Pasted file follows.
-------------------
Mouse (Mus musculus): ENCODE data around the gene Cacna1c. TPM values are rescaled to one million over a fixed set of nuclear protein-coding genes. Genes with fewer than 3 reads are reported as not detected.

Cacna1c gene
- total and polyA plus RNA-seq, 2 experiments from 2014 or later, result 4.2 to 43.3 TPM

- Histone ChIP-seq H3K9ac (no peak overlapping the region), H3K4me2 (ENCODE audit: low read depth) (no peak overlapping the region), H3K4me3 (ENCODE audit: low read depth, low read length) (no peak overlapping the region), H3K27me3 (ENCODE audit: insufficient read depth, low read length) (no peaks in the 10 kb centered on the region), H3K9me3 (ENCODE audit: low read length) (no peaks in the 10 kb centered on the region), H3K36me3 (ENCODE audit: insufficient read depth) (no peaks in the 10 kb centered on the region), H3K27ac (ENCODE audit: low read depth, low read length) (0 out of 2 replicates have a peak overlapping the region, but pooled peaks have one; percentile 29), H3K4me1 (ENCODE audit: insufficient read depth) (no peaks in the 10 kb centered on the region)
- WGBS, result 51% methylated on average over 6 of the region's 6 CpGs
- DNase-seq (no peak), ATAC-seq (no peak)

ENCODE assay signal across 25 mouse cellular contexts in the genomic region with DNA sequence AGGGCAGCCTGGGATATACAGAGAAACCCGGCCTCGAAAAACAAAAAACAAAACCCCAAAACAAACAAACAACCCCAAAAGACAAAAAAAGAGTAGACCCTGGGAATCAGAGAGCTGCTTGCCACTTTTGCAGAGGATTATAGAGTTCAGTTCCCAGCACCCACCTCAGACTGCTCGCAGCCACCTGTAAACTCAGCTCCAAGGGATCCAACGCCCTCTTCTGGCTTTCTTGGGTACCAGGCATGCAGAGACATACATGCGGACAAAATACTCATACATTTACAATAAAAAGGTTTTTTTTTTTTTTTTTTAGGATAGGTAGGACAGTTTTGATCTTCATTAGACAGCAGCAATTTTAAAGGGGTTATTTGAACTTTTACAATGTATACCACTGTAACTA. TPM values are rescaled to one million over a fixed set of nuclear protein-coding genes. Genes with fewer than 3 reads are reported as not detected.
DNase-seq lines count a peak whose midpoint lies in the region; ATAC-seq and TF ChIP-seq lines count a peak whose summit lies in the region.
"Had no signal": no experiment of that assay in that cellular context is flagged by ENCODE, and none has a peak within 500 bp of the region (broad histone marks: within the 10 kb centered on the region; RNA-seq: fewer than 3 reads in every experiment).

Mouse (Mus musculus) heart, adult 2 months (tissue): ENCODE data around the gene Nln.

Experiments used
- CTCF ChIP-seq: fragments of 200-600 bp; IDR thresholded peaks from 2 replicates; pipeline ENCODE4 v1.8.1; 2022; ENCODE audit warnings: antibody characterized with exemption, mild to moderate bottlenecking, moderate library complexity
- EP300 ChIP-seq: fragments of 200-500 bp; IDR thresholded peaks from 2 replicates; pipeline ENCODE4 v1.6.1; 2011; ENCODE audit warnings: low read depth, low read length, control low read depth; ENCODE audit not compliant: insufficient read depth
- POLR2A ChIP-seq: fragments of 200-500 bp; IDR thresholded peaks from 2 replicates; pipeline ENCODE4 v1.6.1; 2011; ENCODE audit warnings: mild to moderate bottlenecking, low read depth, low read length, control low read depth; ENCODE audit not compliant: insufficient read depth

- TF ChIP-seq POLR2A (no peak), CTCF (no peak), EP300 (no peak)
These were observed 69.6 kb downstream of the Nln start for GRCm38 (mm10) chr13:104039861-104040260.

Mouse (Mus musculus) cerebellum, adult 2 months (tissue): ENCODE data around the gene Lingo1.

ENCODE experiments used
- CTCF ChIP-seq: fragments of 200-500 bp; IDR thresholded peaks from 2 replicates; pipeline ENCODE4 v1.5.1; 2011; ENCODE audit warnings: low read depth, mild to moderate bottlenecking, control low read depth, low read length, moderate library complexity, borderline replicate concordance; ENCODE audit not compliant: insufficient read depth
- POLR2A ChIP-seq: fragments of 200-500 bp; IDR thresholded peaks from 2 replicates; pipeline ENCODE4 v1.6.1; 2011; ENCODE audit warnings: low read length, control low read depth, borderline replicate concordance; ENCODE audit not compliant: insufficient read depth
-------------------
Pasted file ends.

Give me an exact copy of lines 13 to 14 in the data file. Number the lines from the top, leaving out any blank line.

- EP300 ChIP-seq: fragments of 200-500 bp; IDR thresholded peaks from 2 replicates; pipeline ENCODE4 v1.6.1; 2011; ENCODE audit warnings: low read depth, low read length, control low read depth; ENCODE audit not compliant: insufficient read depth
- POLR2A ChIP-seq: fragments of 200-500 bp; IDR thresholded peaks from 2 replicates; pipeline ENCODE4 v1.6.1; 2011; ENCODE audit warnings: mild to moderate bottlenecking, low read depth, low read length, control low read depth; ENCODE audit not compliant: insufficient read depth